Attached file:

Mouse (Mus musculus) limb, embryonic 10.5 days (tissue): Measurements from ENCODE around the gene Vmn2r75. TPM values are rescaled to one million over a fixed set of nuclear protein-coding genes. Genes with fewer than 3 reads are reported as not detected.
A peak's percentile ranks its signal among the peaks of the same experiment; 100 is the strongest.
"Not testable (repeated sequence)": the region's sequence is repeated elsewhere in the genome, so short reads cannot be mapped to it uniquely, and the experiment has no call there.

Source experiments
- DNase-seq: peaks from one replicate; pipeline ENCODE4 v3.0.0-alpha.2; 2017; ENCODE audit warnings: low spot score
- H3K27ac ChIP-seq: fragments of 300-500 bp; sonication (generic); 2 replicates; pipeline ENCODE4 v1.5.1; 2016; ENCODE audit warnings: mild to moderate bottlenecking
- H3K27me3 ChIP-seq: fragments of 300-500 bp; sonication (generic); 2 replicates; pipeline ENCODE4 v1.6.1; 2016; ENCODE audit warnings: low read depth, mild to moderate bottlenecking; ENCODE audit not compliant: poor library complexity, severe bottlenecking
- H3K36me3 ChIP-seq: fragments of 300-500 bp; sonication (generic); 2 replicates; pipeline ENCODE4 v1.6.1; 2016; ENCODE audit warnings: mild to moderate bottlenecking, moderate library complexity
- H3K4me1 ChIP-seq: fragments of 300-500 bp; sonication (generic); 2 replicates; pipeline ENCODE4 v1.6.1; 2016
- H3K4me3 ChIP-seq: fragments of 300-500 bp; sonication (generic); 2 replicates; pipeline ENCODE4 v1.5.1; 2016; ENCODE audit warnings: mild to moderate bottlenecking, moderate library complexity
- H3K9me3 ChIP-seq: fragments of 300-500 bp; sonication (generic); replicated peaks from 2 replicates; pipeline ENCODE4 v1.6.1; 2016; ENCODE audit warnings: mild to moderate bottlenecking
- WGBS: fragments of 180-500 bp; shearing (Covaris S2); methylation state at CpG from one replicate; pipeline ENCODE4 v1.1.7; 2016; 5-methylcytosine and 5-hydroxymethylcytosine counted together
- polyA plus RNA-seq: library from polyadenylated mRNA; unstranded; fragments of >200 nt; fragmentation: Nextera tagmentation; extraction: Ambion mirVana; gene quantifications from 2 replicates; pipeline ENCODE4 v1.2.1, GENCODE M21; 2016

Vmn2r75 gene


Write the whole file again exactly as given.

Mouse (Mus musculus) limb, embryonic 10.5 days (tissue): Measurements from ENCODE around the gene Vmn2r75. TPM values are rescaled to one million over a fixed set of nuclear protein-coding genes. Genes with fewer than 3 reads are reported as not detected.
A peak's percentile ranks its signal among the peaks of the same experiment; 100 is the strongest.
"Not testable (repeated sequence)": the region's sequence is repeated elsewhere in the genome, so short reads cannot be mapped to it uniquely, and the experiment has no call there.

Source experiments
- DNase-seq: peaks from one replicate; pipeline ENCODE4 v3.0.0-alpha.2; 2017; ENCODE audit warnings: low spot score
- H3K27ac ChIP-seq: fragments of 300-500 bp; sonication (generic); 2 replicates; pipeline ENCODE4 v1.5.1; 2016; ENCODE audit warnings: mild to moderate bottlenecking
- H3K27me3 ChIP-seq: fragments of 300-500 bp; sonication (generic); 2 replicates; pipeline ENCODE4 v1.6.1; 2016; ENCODE audit warnings: low read depth, mild to moderate bottlenecking; ENCODE audit not compliant: poor library complexity, severe bottlenecking
- H3K36me3 ChIP-seq: fragments of 300-500 bp; sonication (generic); 2 replicates; pipeline ENCODE4 v1.6.1; 2016; ENCODE audit warnings: mild to moderate bottlenecking, moderate library complexity
- H3K4me1 ChIP-seq: fragments of 300-500 bp; sonication (generic); 2 replicates; pipeline ENCODE4 v1.6.1; 2016
- H3K4me3 ChIP-seq: fragments of 300-500 bp; sonication (generic); 2 replicates; pipeline ENCODE4 v1.5.1; 2016; ENCODE audit warnings: mild to moderate bottlenecking, moderate library complexity
- H3K9me3 ChIP-seq: fragments of 300-500 bp; sonication (generic); replicated peaks from 2 replicates; pipeline ENCODE4 v1.6.1; 2016; ENCODE audit warnings: mild to moderate bottlenecking
- WGBS: fragments of 180-500 bp; shearing (Covaris S2); methylation state at CpG from one replicate; pipeline ENCODE4 v1.1.7; 2016; 5-methylcytosine and 5-hydroxymethylcytosine counted together
- polyA plus RNA-seq: library from polyadenylated mRNA; unstranded; fragments of >200 nt; fragmentation: Nextera tagmentation; extraction: Ambion mirVana; gene quantifications from 2 replicates; pipeline ENCODE4 v1.2.1, GENCODE M21; 2016

Vmn2r75 gene